2010 NCAA Championship: Worst Ever or just Bad for College Basketball?

Marcus ShockleyCorrespondent IApril 6, 2010

INDIANAPOLIS - APRIL 05:  Brian Zoubek #55 of the Duke Blue Devils reaches for a rebound against Avery Jukes #24 (C) and Shawn Vanzant #2 of the Butler Bulldogs during the 2010 NCAA Division I Men's Basketball National Championship game at Lucas Oil Stadium on April 5, 2010 in Indianapolis, Indiana. Duke won 61-59.  (Photo by Kevin C. Cox/Getty Images)
Kevin C. Cox/Getty Images

I'm not sure what I was watching on the court in Monday night's NCAA Championship game. I thought I'd tuned in to watch a No. 1 seed take on No. 5-seeded Butler, but what started with all of the trappings of a solid basketball game soon erupted into one of the worst displays of officiating that college basketball has ever seen.

The first half was an assault by Duke's big men in the paint, and in the second half, Butler figured out that they could knock Duke's perimeter shooters to the floor without consequence. Duke continued to foul in the paint, and before long the game was an ugly foul fest, with missed (or ignored) calls, incorrect calls and downright head-scratching jump ball calls.

Make no mistake, Duke played well enough to win the game. But none of those referees should ever be allowed on a basketball court again. This type of game is bad for college basketball, because it allows for cheap shots, hand checking, grabbing in the paint and judgement calls.

Before you think this is an anti-Duke column, consider the atrocities that were committed by both sides:

1.) Both Kyle Singler and Gordon Hayward were fouled on drives to the basket multiple times; these were not slight, touch fouls, but blows to the head, body checks and arm grabs.

2.) Brian Zoubek was called for a touch foul on the perimeter and one in the paint but not called for two over-the-back calls and two blatant push offs.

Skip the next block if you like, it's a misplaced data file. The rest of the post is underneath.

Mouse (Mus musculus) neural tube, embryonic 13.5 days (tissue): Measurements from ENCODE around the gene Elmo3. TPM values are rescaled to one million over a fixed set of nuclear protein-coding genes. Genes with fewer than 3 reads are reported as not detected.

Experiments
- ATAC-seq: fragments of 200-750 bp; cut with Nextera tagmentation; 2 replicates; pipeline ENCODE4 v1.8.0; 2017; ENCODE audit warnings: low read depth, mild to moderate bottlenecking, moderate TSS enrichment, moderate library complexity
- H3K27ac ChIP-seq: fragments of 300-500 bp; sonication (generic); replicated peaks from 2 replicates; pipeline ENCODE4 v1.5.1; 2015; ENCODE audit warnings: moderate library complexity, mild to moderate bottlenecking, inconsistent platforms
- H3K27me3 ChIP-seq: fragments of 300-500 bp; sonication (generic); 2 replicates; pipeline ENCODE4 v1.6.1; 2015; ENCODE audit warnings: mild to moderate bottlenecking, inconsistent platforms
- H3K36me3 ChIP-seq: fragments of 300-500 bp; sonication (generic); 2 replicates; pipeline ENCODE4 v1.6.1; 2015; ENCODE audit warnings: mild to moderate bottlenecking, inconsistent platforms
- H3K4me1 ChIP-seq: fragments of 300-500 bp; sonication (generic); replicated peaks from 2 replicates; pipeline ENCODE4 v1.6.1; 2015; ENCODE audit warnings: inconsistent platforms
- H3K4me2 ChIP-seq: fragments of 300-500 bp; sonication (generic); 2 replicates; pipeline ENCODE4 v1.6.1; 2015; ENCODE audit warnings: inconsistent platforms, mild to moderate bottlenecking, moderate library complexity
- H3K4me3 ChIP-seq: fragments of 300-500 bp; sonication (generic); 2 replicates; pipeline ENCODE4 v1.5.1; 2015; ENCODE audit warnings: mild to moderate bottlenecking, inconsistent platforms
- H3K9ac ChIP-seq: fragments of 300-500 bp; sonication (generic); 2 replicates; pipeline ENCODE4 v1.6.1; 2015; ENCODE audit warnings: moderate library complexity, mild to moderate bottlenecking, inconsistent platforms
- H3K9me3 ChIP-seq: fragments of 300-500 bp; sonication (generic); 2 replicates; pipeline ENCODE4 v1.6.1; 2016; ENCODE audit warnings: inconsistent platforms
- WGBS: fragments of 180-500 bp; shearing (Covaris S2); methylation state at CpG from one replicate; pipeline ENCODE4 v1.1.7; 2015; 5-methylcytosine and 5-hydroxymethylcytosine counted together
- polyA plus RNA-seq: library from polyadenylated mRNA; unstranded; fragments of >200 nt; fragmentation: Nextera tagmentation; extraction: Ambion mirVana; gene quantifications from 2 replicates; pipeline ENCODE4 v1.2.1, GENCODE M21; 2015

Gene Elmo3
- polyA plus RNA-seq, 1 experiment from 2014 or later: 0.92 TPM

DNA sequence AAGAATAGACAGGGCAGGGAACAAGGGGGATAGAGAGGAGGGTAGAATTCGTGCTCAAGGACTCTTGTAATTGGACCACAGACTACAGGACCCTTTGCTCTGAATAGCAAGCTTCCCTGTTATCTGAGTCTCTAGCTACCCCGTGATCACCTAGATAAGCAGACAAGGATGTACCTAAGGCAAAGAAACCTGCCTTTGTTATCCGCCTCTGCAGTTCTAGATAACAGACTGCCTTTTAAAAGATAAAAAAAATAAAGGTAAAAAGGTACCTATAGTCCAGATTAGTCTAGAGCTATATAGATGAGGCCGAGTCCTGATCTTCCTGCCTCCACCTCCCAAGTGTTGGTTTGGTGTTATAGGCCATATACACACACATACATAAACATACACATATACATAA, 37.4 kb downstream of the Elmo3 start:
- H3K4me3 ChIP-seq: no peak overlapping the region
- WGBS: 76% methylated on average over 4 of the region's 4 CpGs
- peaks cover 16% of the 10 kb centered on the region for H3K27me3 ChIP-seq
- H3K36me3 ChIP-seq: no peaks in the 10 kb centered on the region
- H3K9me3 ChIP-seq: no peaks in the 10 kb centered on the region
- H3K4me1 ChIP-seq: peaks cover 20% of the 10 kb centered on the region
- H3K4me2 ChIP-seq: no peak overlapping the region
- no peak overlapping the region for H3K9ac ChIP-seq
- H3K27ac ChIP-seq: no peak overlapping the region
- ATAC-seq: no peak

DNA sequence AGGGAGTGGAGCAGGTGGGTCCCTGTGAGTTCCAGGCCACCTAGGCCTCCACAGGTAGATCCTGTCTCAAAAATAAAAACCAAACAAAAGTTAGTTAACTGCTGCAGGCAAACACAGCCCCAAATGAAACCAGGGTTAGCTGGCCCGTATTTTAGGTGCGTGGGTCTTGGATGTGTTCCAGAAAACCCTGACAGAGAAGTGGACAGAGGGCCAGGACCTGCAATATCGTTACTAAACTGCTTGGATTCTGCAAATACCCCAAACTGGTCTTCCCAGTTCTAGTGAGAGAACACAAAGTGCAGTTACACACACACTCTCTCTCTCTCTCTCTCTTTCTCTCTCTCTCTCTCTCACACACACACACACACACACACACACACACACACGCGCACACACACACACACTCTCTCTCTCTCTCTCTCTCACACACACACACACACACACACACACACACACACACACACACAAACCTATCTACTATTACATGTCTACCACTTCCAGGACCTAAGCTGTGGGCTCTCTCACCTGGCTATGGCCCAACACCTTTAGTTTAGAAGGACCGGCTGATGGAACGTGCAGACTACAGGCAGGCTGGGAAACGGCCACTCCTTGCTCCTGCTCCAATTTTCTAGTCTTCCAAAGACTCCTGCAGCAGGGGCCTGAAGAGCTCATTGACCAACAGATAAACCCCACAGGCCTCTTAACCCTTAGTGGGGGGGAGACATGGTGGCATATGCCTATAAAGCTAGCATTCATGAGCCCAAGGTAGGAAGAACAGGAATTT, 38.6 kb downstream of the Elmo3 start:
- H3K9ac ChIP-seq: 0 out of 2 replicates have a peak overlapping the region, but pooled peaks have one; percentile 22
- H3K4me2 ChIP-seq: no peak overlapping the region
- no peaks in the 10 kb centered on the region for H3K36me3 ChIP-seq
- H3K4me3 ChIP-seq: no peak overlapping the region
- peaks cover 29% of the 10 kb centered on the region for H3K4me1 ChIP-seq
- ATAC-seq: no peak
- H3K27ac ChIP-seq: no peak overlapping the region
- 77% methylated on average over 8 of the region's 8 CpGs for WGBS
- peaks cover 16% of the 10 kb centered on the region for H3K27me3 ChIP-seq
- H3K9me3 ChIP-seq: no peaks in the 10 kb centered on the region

3.) Lance Thomas was called for a walk when he was pushed to the floor, but not called for a flagrant, or even intentional foul as he violently yanked Hayward to the floor on a breakaway. 

4.) Kyle Singler blocked a shot cleanly, the ball bounced to the floor,  (still in play) and a jump ball was called.

5.) Jon Scheyer's blocking foul, incorrectly called a charge, was one of the most egregiously bad calls I've seen.

6.) Kyle Singler was called for a travel when his defender slid under him and they both fell to the floor.

7.) Mark Howard lowered his head and steamrolled into Zoubek, but Scheyer was called for a phantom foul as he reached for the ball.

The list, unfortunately, doesn't stop there. Hand-checking, pulling players out of bounds, hammering three point shooters; it was just horrible. And hearing Clark Kellogg and Jim Nance spout praise for the game just gave it a "jump-the-shark" feeling. We could all see what was happening at home, and it wasn't pretty. If Butler had managed to win, Duke would have every right to complain about the officiating as well.

The reason this is all bad for college basketball is because it sets a precedent of clumsy play and inconsistency. In polls of basketball fans regarding the NBA and the sagging NBA ratings over the past 20 years, the fans always mention the inconsistency of refereeing in the pro game. Now that inconsistency has reached full bloom in the college game.

It's not good for long term success, but considering how the NCAA is hell-bent-for-leather on ruining the NCAA tournament with expansion, it seems they think the path to more money is to copy the NBA officiating style. I'm sure they will point to the higher ratings of last night's game as proof of their success, but I'm pretty sure the ratings were higher due to people wanting to see if Butler could knock off Duke, not because it was a slugfest.

Oh well. The championship was a once a great thing for the NCAA. Congratulations to a very balanced Duke team for managing to survive an awful display of officiating.

Marcus Shockley also writes for ACCBasketballRecruiting.com and BasketballElite.com.